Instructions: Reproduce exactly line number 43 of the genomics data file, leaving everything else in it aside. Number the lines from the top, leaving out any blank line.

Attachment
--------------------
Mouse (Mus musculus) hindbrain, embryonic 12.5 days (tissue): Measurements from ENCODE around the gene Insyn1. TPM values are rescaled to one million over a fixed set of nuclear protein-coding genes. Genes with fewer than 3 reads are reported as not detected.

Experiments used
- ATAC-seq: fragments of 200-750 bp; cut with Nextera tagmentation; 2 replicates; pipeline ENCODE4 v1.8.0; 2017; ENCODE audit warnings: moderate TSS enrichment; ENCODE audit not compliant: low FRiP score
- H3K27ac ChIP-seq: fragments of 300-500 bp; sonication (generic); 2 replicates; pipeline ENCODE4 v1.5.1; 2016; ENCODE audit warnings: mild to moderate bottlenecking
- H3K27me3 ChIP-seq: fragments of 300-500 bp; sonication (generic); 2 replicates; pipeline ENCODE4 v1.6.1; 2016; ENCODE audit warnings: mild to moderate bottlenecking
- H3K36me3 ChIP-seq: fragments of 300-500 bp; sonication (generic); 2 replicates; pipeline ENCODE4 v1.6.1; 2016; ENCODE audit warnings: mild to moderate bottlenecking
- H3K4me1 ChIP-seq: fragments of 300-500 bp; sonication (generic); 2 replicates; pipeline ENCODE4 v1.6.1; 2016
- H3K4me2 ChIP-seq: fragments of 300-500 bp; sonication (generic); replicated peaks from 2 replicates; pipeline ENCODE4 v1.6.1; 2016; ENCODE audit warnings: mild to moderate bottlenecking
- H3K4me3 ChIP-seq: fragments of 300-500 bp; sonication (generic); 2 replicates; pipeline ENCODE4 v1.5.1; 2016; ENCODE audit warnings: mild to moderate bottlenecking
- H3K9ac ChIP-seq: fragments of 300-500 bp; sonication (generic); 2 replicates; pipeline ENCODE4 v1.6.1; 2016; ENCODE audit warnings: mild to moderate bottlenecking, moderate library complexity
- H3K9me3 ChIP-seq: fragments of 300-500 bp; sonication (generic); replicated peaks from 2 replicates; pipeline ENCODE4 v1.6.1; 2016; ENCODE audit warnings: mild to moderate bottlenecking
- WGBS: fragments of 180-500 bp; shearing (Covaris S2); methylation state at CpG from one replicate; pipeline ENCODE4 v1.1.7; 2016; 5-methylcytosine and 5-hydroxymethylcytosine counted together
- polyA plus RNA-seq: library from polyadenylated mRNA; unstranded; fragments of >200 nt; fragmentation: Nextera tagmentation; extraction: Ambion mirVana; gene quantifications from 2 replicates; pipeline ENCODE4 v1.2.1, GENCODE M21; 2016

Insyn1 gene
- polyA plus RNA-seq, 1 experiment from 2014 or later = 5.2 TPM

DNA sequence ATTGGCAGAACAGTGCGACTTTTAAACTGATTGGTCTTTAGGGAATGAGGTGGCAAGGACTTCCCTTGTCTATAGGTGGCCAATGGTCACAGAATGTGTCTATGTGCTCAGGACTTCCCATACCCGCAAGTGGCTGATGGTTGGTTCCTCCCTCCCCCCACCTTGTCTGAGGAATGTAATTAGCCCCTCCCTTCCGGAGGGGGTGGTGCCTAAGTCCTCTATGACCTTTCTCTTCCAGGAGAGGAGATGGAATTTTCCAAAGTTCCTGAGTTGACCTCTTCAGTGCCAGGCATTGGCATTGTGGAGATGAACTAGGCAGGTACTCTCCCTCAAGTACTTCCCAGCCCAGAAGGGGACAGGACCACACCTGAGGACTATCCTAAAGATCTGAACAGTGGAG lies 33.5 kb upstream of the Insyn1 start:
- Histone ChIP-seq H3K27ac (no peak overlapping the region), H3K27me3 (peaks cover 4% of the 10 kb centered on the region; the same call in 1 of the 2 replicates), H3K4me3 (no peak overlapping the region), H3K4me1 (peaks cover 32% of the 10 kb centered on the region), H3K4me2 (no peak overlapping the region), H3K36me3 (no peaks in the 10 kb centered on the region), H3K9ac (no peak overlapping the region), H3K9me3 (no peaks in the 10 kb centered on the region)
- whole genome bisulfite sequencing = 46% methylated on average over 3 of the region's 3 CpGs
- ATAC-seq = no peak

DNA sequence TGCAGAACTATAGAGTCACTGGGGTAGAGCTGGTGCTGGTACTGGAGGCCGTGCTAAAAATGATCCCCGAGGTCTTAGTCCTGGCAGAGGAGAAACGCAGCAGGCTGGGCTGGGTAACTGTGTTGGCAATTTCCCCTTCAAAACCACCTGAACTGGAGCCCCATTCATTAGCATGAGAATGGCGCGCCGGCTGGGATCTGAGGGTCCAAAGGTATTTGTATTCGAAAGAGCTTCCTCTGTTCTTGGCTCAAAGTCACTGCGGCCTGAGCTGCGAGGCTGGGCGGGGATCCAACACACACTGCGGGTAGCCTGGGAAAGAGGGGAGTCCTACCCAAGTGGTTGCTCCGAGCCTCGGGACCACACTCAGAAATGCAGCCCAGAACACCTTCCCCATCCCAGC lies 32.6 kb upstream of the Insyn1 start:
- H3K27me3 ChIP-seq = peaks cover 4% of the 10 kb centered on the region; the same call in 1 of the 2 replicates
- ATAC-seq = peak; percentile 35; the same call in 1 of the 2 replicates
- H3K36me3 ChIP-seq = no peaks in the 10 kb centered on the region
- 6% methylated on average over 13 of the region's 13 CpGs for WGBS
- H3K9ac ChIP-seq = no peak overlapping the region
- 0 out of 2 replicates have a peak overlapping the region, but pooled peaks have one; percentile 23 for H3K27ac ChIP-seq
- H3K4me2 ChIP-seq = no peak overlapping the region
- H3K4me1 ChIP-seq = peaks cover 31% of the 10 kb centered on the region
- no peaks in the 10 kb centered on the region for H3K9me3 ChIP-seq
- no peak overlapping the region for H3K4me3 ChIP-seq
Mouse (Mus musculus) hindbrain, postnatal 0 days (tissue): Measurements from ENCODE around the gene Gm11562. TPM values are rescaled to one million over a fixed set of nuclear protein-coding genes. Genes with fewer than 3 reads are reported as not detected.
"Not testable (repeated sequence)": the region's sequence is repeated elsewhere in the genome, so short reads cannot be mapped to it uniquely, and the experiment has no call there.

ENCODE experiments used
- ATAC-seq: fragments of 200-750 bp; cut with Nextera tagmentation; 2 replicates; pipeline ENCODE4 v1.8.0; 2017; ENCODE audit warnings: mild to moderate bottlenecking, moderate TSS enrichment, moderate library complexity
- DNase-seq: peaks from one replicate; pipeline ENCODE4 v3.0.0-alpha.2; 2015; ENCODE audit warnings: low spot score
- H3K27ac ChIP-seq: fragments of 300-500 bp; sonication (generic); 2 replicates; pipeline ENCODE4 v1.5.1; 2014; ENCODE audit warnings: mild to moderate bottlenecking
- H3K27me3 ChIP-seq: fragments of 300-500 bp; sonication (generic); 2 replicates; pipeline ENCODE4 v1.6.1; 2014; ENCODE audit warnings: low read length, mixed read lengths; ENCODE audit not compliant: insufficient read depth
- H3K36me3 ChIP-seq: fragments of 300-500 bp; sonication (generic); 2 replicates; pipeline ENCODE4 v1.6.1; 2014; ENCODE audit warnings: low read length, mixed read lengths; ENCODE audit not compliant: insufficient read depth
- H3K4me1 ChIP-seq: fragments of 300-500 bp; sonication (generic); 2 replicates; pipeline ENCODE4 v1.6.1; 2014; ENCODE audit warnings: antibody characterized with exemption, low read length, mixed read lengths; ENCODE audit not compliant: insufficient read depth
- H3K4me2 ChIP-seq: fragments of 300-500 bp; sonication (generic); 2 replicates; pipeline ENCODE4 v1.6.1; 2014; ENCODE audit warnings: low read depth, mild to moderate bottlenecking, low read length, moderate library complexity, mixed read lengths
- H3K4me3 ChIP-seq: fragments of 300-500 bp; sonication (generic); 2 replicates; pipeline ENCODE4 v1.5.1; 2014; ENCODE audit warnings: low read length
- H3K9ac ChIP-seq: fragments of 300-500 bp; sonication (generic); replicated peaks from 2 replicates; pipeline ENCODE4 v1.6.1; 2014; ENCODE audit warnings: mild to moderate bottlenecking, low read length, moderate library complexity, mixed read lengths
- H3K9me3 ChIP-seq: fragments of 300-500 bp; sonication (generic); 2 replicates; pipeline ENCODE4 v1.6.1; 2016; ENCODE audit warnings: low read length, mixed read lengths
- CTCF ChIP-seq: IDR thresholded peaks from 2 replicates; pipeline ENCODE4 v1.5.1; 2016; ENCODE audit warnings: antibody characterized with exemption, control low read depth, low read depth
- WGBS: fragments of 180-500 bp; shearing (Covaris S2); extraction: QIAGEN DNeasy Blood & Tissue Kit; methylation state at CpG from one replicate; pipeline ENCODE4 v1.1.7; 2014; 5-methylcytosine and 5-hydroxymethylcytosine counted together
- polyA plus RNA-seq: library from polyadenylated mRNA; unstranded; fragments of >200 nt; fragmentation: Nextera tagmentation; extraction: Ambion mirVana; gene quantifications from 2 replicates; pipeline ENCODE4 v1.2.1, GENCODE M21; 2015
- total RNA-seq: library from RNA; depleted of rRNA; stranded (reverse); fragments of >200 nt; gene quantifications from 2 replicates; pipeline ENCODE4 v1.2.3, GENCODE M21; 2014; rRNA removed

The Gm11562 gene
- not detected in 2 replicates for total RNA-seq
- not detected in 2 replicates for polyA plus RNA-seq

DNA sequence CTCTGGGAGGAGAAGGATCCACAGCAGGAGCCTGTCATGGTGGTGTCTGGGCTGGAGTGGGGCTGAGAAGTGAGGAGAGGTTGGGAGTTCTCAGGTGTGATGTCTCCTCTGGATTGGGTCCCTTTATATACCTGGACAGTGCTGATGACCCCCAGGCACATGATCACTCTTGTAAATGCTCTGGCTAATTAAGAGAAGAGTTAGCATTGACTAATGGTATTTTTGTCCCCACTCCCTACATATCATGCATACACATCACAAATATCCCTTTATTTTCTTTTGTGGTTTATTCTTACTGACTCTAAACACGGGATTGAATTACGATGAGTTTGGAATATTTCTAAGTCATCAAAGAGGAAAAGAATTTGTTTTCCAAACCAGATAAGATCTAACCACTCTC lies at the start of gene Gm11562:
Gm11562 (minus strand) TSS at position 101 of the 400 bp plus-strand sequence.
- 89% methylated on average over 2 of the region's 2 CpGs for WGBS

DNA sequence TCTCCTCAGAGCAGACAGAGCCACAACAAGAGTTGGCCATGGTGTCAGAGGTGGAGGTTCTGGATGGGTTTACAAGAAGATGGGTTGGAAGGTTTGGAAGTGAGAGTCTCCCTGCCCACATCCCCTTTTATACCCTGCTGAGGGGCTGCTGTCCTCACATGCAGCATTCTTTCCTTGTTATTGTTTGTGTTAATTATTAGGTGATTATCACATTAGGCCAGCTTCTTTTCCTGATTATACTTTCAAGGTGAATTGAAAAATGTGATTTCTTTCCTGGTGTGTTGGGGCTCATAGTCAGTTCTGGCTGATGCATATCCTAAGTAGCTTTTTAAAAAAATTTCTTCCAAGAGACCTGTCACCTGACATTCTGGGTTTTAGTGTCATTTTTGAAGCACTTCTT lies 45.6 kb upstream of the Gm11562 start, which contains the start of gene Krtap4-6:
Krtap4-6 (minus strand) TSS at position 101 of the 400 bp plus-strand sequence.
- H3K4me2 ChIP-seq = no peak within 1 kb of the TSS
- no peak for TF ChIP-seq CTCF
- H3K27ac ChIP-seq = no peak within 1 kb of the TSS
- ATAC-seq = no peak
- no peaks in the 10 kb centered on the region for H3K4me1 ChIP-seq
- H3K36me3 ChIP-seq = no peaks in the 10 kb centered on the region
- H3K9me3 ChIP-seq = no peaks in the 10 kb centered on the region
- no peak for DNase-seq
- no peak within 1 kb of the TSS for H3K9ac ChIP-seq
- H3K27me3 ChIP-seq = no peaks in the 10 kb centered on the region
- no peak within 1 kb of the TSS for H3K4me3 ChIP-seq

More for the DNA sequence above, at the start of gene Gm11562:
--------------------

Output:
- H3K9me3 ChIP-seq: fragments of 300-500 bp; sonication (generic); 2 replicates; pipeline ENCODE4 v1.6.1; 2016; ENCODE audit warnings: low read length, mixed read lengths